Since their first publication, the four volumes of the Cambridge History of American Foreign Relations have served as the definitive source for the topic, from the colonial period to the Cold War. This entirely new first volume narrates the British North American colonists' pre-existing desire for expansion, security and prosperity and argues that these desires are both the essence of American foreign relations and the root cause for the creation of the United States. They required the colonists to unite politically, as individual colonies could not dominate North America by themselves. Although ingrained localist sentiments persisted, a strong, durable Union was required for mutual success, thus American nationalism was founded on the idea of allegiance to the Union. Continued tension between the desire for expansion and the fragility of the Union eventually resulted in the Union's collapse and the Civil War.Eric Hobsbawm, On Empire: America, War, and Global Supremacy (New York, 2008), features four short essays by a leading British historian. ... Books on that topic include Ernest L. Tuveson, Redeemer Nation: The Idea of Americaa#39;s Millennial Role (Chicago, 1968), which ... Carolyn Marvin and David W. Ingle, Blood Sacrifice and the Nation: Totem Rituals and the American Flag (New York, 1999 ), offersanbsp;...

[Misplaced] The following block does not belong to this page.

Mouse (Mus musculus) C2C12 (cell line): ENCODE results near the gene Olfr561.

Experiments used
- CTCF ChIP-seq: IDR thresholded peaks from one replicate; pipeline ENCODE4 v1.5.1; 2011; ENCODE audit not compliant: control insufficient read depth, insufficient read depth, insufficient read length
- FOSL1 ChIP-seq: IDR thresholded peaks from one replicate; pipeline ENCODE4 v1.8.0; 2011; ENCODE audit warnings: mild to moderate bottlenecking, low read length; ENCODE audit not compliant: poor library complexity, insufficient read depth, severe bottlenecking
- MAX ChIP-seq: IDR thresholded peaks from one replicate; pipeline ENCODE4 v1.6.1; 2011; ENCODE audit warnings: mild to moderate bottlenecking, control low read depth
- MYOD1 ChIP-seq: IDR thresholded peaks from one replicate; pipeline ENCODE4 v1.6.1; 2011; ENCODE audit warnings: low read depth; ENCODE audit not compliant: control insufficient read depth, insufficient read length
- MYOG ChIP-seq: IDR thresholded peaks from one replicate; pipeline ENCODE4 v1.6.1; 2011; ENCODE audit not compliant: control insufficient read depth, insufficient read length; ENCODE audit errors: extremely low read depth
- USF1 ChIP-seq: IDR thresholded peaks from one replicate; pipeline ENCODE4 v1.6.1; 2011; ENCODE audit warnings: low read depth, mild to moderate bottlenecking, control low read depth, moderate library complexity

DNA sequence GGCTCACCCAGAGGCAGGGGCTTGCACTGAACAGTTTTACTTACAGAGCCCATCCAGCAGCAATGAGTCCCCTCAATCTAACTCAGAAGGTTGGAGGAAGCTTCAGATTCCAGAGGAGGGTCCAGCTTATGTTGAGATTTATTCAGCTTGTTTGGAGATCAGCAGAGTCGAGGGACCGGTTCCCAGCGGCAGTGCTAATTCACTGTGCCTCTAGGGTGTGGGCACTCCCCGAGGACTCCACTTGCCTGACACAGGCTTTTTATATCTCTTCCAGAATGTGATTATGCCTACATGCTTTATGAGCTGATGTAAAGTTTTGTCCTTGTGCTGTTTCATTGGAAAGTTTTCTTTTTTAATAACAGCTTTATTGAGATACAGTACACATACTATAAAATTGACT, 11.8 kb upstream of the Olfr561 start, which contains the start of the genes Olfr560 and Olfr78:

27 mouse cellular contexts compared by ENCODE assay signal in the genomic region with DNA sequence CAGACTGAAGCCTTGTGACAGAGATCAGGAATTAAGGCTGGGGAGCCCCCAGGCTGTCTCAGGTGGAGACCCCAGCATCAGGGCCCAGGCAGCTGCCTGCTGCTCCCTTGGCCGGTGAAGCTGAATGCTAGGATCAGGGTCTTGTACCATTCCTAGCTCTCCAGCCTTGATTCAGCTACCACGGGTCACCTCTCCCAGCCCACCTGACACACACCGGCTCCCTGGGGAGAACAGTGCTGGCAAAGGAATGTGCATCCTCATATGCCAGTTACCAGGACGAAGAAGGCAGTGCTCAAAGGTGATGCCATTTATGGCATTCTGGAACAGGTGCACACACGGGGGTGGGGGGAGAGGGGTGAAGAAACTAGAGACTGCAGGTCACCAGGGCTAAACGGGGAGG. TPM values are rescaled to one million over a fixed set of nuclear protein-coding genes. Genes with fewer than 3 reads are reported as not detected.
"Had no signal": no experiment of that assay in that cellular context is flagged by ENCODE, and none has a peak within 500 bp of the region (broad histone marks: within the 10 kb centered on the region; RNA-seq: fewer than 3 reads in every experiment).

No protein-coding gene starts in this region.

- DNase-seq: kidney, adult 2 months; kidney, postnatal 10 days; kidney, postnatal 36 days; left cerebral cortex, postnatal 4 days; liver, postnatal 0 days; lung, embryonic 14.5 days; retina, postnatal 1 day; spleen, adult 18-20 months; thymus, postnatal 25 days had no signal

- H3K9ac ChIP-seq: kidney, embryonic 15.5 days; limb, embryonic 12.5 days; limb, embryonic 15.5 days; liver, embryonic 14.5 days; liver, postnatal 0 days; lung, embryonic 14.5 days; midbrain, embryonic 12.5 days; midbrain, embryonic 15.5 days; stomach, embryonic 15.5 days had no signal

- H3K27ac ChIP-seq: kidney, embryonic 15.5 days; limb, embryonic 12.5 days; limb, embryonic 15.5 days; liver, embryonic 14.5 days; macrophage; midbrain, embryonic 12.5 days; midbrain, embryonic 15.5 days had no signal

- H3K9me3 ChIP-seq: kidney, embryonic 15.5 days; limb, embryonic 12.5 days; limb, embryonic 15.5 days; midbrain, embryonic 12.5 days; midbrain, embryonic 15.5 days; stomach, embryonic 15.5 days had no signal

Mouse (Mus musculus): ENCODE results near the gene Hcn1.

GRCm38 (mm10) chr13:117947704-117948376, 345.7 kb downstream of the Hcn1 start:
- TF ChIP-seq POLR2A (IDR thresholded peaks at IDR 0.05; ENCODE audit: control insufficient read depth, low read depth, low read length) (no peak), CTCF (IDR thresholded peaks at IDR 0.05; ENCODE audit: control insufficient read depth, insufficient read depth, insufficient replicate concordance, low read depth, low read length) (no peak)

|Title||:||The New Cambridge History of American Foreign Relations: Volume 1, Dimensions of the Early American Empire, 1754–1865|
|Author||:||William Earl Weeks|
|Publisher||:||Cambridge University Press - 2013-02-28|